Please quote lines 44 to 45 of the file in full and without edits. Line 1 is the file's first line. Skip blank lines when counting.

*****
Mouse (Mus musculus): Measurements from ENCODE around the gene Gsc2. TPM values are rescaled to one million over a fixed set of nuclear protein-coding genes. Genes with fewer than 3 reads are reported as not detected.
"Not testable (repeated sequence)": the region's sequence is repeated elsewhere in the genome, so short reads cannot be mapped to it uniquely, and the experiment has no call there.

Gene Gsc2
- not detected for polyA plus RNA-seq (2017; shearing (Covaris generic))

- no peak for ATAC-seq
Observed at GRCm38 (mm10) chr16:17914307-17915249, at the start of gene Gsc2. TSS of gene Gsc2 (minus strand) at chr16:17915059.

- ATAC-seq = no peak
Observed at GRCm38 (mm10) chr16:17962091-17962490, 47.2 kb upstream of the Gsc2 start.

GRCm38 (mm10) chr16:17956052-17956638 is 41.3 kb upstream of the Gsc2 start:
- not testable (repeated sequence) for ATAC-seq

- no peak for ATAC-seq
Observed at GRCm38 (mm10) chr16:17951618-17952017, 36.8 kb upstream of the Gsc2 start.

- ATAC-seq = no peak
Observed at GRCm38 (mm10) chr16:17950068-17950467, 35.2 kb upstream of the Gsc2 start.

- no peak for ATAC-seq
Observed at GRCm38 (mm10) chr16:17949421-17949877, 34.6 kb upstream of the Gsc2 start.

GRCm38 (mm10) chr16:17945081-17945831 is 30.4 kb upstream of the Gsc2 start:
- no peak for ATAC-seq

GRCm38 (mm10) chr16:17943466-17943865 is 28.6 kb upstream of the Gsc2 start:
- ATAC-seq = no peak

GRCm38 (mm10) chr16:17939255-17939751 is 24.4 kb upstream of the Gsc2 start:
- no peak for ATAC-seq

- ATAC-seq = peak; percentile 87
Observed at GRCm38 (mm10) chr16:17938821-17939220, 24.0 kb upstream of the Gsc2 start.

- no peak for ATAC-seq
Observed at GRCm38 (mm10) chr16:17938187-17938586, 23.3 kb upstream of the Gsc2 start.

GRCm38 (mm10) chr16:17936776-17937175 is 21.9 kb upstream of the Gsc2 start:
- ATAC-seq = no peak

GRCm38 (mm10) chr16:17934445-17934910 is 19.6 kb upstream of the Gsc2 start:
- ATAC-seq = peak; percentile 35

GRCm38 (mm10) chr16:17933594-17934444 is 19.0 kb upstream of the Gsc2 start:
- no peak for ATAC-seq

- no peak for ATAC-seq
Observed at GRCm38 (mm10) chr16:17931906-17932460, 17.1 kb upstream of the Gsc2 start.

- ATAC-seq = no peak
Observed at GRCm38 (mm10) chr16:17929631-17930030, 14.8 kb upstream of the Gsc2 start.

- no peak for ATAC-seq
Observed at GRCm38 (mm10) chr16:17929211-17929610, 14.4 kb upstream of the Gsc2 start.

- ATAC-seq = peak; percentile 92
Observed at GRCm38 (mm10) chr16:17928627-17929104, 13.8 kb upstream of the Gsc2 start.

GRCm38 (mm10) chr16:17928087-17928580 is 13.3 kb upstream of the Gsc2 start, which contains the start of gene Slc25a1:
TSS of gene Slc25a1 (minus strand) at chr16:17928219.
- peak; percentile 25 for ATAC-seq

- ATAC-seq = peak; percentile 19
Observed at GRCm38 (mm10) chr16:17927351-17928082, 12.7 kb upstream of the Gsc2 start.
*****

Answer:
- ATAC-seq = peak; percentile 19
Observed at GRCm38 (mm10) chr16:17927351-17928082, 12.7 kb upstream of the Gsc2 start.